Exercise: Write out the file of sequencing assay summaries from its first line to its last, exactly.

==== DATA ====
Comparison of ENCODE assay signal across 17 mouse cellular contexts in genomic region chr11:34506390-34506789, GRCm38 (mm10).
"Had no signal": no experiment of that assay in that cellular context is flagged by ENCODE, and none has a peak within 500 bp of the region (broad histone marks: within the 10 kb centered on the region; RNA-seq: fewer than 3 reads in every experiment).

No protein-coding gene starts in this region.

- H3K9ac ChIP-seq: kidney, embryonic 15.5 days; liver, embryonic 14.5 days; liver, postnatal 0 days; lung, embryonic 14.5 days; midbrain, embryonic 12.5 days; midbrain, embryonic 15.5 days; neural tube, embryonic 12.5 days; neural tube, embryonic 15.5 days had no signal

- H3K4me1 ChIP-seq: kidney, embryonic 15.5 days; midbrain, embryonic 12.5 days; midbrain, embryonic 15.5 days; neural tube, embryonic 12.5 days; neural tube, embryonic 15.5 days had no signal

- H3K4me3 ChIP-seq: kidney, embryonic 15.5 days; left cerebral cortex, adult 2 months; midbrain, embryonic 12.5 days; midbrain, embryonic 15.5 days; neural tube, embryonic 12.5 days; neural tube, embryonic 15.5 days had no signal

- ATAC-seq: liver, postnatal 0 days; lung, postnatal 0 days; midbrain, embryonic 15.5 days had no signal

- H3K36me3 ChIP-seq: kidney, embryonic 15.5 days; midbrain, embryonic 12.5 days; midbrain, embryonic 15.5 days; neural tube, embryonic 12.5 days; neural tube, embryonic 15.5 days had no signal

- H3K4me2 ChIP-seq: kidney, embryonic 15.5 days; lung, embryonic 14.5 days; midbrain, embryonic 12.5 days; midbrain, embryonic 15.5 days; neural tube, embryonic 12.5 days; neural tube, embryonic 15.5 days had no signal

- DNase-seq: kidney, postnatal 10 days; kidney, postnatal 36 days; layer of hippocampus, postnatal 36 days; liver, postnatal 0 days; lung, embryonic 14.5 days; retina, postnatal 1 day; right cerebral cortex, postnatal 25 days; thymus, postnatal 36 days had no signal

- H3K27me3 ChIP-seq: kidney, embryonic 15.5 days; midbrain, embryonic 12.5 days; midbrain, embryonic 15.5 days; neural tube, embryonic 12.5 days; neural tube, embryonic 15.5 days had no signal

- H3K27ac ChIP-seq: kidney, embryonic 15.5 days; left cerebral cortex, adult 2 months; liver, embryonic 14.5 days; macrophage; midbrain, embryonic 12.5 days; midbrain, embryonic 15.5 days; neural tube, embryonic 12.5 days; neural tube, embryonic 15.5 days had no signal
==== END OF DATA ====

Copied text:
Comparison of ENCODE assay signal across 17 mouse cellular contexts in genomic region chr11:34506390-34506789, GRCm38 (mm10).
"Had no signal": no experiment of that assay in that cellular context is flagged by ENCODE, and none has a peak within 500 bp of the region (broad histone marks: within the 10 kb centered on the region; RNA-seq: fewer than 3 reads in every experiment).

No protein-coding gene starts in this region.

- H3K9ac ChIP-seq: kidney, embryonic 15.5 days; liver, embryonic 14.5 days; liver, postnatal 0 days; lung, embryonic 14.5 days; midbrain, embryonic 12.5 days; midbrain, embryonic 15.5 days; neural tube, embryonic 12.5 days; neural tube, embryonic 15.5 days had no signal

- H3K4me1 ChIP-seq: kidney, embryonic 15.5 days; midbrain, embryonic 12.5 days; midbrain, embryonic 15.5 days; neural tube, embryonic 12.5 days; neural tube, embryonic 15.5 days had no signal

- H3K4me3 ChIP-seq: kidney, embryonic 15.5 days; left cerebral cortex, adult 2 months; midbrain, embryonic 12.5 days; midbrain, embryonic 15.5 days; neural tube, embryonic 12.5 days; neural tube, embryonic 15.5 days had no signal

- ATAC-seq: liver, postnatal 0 days; lung, postnatal 0 days; midbrain, embryonic 15.5 days had no signal

- H3K36me3 ChIP-seq: kidney, embryonic 15.5 days; midbrain, embryonic 12.5 days; midbrain, embryonic 15.5 days; neural tube, embryonic 12.5 days; neural tube, embryonic 15.5 days had no signal

- H3K4me2 ChIP-seq: kidney, embryonic 15.5 days; lung, embryonic 14.5 days; midbrain, embryonic 12.5 days; midbrain, embryonic 15.5 days; neural tube, embryonic 12.5 days; neural tube, embryonic 15.5 days had no signal

- DNase-seq: kidney, postnatal 10 days; kidney, postnatal 36 days; layer of hippocampus, postnatal 36 days; liver, postnatal 0 days; lung, embryonic 14.5 days; retina, postnatal 1 day; right cerebral cortex, postnatal 25 days; thymus, postnatal 36 days had no signal

- H3K27me3 ChIP-seq: kidney, embryonic 15.5 days; midbrain, embryonic 12.5 days; midbrain, embryonic 15.5 days; neural tube, embryonic 12.5 days; neural tube, embryonic 15.5 days had no signal

- H3K27ac ChIP-seq: kidney, embryonic 15.5 days; left cerebral cortex, adult 2 months; liver, embryonic 14.5 days; macrophage; midbrain, embryonic 12.5 days; midbrain, embryonic 15.5 days; neural tube, embryonic 12.5 days; neural tube, embryonic 15.5 days had no signal